Navigation: Database Toolkit > Housekeeping >
As a database matures and records are added and deleted, they eventually need a little bit of maintenance. When you log in as the administrator user you can run various table maintenance functions to keep your database running smoothly.
Note: A database preference controls how often the system will prompt you to maintain tables. Depending on usage, frequency of deletes, etc., maintenance should be performed every 30-90 days.
1.Open the Database Toolkit
2.Choose Maintain Tables.
3.The following fields are available:
•Database Profile - Lists the database profiles found on the computer. Note that for this tool, the server database itself is also available for selection (listed as "<Local Database Server>"). Sometimes a computer crash can leave the server database in a bad state, so this lets you repair it.
oCheck Tables - checks each table for errors and indicates any problems in the output generated
oCheck and Repair Tables - same as Check Tables, but also automatically attempts the repair of any table indicating a problem
oOptimize Tables - this should be used monthly, or if you have deleted a large number of records. Ordinarily, running an optimization once a month will keep tables compacted and well optimized. The most common use of the Optimize function is to reclaim allocated but unused space in a table (such as when a large block of records has been deleted.) This is a little like optimizing a computer's hard disk.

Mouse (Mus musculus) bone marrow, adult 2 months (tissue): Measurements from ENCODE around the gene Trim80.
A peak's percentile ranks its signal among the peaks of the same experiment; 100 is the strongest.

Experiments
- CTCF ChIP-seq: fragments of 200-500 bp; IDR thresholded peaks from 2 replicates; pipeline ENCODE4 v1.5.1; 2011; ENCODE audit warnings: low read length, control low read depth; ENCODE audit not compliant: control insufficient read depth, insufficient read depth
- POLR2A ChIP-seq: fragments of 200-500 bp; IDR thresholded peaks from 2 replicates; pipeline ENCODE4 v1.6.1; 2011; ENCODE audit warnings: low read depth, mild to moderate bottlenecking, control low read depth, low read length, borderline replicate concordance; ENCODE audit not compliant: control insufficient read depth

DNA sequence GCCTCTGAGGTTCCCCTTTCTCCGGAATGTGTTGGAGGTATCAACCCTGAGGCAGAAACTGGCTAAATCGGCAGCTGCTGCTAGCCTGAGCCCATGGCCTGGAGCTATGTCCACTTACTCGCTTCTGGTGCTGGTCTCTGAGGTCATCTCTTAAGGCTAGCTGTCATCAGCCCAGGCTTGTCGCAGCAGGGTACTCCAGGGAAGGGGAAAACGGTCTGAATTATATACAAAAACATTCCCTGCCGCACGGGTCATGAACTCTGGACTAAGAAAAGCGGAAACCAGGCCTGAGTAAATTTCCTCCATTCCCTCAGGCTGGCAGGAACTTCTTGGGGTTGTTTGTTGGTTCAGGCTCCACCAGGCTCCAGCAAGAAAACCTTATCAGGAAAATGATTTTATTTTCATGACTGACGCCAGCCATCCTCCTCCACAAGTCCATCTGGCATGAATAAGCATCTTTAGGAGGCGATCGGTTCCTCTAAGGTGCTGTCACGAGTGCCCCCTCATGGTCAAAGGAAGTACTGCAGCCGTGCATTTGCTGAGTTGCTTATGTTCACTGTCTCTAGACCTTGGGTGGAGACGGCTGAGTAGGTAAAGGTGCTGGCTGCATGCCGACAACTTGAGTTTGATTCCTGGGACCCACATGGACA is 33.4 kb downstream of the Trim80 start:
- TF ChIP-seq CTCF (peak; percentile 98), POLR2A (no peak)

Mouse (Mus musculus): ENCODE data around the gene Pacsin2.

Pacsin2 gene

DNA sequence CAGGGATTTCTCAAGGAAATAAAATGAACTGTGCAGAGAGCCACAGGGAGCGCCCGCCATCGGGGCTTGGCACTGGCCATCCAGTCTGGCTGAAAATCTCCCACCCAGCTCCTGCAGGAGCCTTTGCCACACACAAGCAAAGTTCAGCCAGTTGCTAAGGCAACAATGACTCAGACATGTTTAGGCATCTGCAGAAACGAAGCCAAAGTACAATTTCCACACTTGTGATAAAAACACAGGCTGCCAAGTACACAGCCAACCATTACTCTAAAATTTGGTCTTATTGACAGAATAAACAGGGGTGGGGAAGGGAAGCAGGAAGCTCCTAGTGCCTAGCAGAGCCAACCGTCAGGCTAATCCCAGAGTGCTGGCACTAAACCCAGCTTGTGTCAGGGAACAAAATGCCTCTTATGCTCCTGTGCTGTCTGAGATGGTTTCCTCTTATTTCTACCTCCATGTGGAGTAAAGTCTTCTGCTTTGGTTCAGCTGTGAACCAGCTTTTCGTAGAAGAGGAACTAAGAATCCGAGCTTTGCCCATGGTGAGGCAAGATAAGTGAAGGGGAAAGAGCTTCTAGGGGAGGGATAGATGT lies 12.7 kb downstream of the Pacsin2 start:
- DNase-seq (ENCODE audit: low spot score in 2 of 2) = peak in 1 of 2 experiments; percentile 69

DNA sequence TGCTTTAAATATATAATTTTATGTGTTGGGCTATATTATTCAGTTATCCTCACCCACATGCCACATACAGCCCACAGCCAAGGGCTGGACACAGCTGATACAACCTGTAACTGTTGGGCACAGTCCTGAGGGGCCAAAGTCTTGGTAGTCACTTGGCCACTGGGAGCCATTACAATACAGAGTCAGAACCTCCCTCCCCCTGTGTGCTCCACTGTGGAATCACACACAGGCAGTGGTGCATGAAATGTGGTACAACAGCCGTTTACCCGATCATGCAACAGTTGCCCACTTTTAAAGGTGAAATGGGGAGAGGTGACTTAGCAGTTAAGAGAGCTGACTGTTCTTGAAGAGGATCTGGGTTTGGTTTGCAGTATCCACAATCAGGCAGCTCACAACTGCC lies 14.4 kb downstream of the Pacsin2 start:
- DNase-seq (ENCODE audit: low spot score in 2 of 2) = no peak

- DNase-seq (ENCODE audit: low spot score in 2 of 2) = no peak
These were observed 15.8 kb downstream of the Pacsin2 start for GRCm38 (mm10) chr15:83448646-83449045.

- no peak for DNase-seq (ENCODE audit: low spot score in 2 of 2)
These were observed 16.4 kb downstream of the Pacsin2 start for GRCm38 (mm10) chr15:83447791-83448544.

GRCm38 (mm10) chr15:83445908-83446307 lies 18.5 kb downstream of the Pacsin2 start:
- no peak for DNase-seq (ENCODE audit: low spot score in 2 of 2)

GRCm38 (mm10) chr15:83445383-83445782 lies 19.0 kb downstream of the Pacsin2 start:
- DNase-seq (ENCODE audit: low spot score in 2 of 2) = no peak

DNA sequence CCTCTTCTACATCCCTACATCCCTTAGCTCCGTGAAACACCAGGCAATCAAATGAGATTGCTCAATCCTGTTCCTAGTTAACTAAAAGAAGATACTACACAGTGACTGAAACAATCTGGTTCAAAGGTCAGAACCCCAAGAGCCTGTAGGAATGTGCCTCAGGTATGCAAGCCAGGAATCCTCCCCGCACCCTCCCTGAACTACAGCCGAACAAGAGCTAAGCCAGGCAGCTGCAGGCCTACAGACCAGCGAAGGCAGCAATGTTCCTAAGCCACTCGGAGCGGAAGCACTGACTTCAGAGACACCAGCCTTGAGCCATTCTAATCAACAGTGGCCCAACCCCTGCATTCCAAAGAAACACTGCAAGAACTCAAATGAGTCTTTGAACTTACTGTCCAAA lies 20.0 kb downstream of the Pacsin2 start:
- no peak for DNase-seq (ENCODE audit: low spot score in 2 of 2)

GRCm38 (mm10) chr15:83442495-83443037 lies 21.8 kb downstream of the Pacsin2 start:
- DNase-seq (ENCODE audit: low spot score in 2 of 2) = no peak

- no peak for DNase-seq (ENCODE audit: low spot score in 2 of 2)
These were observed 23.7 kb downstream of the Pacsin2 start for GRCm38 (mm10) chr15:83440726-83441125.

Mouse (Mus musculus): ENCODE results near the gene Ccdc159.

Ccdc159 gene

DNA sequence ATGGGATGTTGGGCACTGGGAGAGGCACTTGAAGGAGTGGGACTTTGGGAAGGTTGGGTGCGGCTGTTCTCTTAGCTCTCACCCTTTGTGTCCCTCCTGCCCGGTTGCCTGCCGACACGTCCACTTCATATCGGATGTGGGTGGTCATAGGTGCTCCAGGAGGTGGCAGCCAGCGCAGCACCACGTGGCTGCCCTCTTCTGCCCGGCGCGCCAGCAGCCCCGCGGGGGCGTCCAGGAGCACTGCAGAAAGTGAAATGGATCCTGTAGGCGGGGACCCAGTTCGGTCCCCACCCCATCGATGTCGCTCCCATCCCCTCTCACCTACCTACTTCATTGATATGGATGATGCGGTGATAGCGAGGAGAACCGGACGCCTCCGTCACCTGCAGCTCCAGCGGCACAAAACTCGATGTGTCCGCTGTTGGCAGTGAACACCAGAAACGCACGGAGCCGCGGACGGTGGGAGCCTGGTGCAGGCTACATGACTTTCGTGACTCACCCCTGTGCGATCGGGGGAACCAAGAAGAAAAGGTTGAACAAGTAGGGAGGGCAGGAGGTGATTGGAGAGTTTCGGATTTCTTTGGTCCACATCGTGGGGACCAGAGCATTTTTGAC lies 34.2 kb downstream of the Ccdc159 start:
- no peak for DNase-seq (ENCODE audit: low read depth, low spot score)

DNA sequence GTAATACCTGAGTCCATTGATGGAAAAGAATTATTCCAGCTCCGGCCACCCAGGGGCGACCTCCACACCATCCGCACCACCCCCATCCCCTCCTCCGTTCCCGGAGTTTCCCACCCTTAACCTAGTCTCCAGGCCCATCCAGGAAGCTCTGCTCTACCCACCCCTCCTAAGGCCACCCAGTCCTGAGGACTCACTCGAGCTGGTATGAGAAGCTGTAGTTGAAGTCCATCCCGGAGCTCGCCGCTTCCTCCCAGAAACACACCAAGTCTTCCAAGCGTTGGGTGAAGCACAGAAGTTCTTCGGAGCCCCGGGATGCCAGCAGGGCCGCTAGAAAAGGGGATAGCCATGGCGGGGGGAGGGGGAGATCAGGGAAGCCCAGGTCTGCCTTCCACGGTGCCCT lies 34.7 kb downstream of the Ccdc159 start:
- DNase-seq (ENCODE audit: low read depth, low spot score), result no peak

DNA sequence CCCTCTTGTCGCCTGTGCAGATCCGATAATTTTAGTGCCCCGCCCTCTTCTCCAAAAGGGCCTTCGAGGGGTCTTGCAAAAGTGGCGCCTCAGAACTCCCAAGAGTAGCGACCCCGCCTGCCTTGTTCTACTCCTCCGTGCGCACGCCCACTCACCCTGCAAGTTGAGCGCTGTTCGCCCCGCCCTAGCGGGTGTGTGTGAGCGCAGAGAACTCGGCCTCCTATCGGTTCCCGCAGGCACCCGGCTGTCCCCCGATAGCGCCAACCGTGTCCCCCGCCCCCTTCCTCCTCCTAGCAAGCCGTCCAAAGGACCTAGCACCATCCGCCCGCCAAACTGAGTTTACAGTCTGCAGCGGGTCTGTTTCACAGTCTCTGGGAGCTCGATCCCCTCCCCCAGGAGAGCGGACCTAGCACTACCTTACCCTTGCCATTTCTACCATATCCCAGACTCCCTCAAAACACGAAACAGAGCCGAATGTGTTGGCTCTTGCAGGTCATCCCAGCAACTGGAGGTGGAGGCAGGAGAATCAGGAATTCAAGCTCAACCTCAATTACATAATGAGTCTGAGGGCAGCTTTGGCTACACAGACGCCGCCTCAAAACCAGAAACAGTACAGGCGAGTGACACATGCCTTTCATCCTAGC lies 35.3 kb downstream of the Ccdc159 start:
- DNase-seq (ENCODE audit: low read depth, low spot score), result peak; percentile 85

oRun Support Script - see Running a Support Script for details.
4.Click Start to start the selected action.
5.When the processes finishes, a list of output messages will be displayed. A given table may be shown more than once; the first entry may show an error, followed by another entry showing "OK", meaning the problem was corrected. The last row shown for any table should always have a Message Text entry of "OK" or "Table is already up to date." If you see any other message, run the "Check & Repair Tables" action.
It is a good idea to get in the habit of running the table maintenance operations on a monthly to quarterly basis, depending upon how much activity you have on your database (i.e., a database with 10 concurrent users and a half-million records will require more frequent maintenance for optimal performance) than a single-user database with 500 records. Think of table maintenance as basic housekeeping for a healthy database. Like changing the oil in your automobile, it keeps the database engine running well.
At a minimum, run Check Tables and look at the results. If any errors or warnings are reported, run the Check & Repair Tables option and then run Check Tables again. When finished, run Optimize Tables to refresh indexes and compact and organize your data.